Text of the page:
RX packets:0 errors:0 dropped:0 overruns:0 frame:0
TX packets:0 errors:0 dropped:0 overruns:0 carrier:0
collisions:0 txqueuelen:1000
RX bytes:0 (0.0 B) TX bytes:0 (0.0 B)
lo Link encap:Local Loopback
inet addr: Mask:
inet6 addr: ::1/128 Scope:Host
RX packets:0 errors:0 dropped:0 overruns:0 frame:0
TX packets:0 errors:0 dropped:0 overruns:0 carrier:0
collisions:0 txqueuelen:0

Notice that this machine is ipv6 enabled, the local loopback address ::1 is configured for ipv6. Any linux kernel from 2.6 onwards (and some even before), are ipv6 ready. Unless you still have a SuSE-Linux-9.0 from 2004 running you should be ok;
The /128 means that ::1 sits in its own address space. In ipv4 it would look like a /32.

As soon as we connect a network cable, the situation changes.

I first connect to a network without ipv6 access (ipv4 only):

bert@lx24:~$ ifconfig
eth1 Link encap:Ethernet HWaddr 08:00:27:07:b6:19
inet addr: Bcast: Mask:
inet6 addr: fe80::a00:27ff:fe07:b619/64 Scope:Link
RX packets:462 errors:0 dropped:0 overruns:0 frame:0
TX packets:182 errors:0 dropped:0 overruns:0 carrier:0
collisions:0 txqueuelen:1000
RX bytes:69963 (69.9 KB) TX bytes:24713 (24.7 KB)
lo Link encap:Local Loopback
inet addr: Mask:
inet6 addr: ::1/128 Scope:Host
RX packets:72 errors:0 dropped:0 overruns:0 frame:0
TX packets:72 errors:0 dropped:0 overruns:0 carrier:0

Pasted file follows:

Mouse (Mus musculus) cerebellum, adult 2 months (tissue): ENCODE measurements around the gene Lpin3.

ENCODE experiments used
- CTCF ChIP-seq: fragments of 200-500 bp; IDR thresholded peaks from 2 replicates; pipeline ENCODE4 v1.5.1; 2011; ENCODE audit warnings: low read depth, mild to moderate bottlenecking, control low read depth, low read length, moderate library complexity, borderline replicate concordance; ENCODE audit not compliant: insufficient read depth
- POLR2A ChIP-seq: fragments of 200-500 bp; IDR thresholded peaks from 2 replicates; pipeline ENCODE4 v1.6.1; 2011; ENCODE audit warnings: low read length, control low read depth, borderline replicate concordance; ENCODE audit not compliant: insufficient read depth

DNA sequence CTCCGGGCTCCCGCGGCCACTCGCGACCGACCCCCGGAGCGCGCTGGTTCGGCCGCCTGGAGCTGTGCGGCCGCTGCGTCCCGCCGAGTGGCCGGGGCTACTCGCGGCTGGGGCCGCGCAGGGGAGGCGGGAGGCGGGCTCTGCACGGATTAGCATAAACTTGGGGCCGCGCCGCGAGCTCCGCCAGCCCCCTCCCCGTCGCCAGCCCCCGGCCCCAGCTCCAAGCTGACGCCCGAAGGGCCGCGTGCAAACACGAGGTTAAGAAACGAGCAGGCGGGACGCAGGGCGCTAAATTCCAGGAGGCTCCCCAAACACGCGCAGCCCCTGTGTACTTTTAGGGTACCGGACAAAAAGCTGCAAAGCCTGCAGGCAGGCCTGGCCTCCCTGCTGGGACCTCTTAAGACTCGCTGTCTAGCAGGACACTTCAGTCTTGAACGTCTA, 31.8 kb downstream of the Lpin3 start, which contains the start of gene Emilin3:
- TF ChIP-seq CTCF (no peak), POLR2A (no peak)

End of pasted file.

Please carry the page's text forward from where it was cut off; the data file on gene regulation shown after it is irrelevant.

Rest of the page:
collisions:0 txqueuelen:0
RX bytes:5632 (5.6 KB) TX bytes:5632 (5.6 KB)

We get ipv4 addresses but in ipv6 we only get a Link-local address. We already had a loopback address.
If we look at the link local address we notice a /64. The first 64 bits or 16 hexes are network identifier, the next 16 hexes should be unique host-addresses in the entire network. I underlined the part of the mac address that is repeated in the ipv6 address. If MAC-addresses are unique (and they are), your Link-local addresses are also unique.

Now I connect the same network adapter to an ipv6/ipv4 network:

bert@lx24:~$ ifconfig
eth1 Link encap:Ethernet HWaddr 08:00:27:07:b6:19
inet addr: Bcast: Mask:
inet6 addr: fe80::a00:27ff:fe07:b619/64 Scope:Link
inet6 addr: 2a02:1811:e100:e100:a9cc:a9c8:c2bb:f335/64 Scope:Global
inet6 addr: 2a02:1811:e100:e100:a00:27ff:fe07:b619/64 Scope:Global